But—as pressure from friends, society and pop culture mounts—it’s important to face these conversations head on rather than avoid them because you or your child feel uncomfortable.“Parents are the most important source of education and information for their children.While it might feel like conversations about sex are at a fever pitch during adolescence, it’s important to remind your son or daughter that—at any point—they have the power to say no.

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But, for teenagers, it can feel like “everyone is doing it” even younger than that.

“Although many teens may start having sex at 17, there are also those who start much younger.

This is true in every aspect of life, but especially during puberty, when teens can be impressionable and are bombarded with messages about dating, sex and intimacy at every turn,” says Beverly Eisenhuth, DO, OB/GYN at Lankenau Medical Center, part of Main Line Health.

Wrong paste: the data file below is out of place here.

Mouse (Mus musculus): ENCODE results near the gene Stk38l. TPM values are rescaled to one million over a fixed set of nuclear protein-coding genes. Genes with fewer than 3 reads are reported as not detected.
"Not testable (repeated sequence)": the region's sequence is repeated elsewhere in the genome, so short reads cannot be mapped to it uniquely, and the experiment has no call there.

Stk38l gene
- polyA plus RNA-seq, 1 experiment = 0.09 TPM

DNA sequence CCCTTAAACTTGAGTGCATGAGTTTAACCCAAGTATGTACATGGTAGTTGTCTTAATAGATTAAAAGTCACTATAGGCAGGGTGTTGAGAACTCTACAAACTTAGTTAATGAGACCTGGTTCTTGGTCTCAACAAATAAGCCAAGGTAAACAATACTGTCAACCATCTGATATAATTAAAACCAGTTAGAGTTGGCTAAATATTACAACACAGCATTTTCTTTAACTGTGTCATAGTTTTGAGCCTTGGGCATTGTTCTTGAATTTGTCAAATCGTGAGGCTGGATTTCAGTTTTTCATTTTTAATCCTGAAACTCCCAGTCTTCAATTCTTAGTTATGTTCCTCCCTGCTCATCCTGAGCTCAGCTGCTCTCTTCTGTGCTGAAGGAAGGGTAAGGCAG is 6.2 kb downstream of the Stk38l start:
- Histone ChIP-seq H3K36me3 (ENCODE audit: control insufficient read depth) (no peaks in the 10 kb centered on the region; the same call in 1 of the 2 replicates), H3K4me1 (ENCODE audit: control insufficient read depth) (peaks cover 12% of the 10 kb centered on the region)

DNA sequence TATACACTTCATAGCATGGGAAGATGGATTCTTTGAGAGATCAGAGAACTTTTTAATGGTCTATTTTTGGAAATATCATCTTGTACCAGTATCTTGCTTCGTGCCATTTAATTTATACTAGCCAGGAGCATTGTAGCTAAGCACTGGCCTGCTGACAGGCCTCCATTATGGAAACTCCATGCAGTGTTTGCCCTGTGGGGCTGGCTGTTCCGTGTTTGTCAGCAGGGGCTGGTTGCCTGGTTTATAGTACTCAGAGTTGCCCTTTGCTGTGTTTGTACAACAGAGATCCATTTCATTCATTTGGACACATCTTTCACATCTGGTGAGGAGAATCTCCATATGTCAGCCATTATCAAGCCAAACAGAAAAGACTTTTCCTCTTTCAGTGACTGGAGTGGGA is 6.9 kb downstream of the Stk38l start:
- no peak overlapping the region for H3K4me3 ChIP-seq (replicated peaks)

According to research available from the Guttmacher Institute, teenagers in the United States have sex for the first time at age 17.

Sexual misconduct is a broad term that includes but is not limited to sexual harassment, sexual assault (non-consensual sexual contact, non-consensual sexual intercourse, and forced sexual intercourse), sexual exploitation, stalking, domestic violence, dating violence, and retaliation.

Such behaviors are anathema to Haverford’s foundational principles that underscore human dignity, promote equality, and repudiate violence in any form.

As a parent, it can be difficult to start a conversation with your son or daughter about sex—especially if you aren’t comfortable with them engaging in any kind of sexual behavior.

Start the conversation by making your feelings clear.

To schedule an appointment with a specialist at Main Line Health, call 1.866. MLH (1.866.225.5654) or use our secure online appointment request form.

Sexual misconduct will not be tolerated at Haverford College.

Having “the talk” with your teen is a notorious aspect of parenting.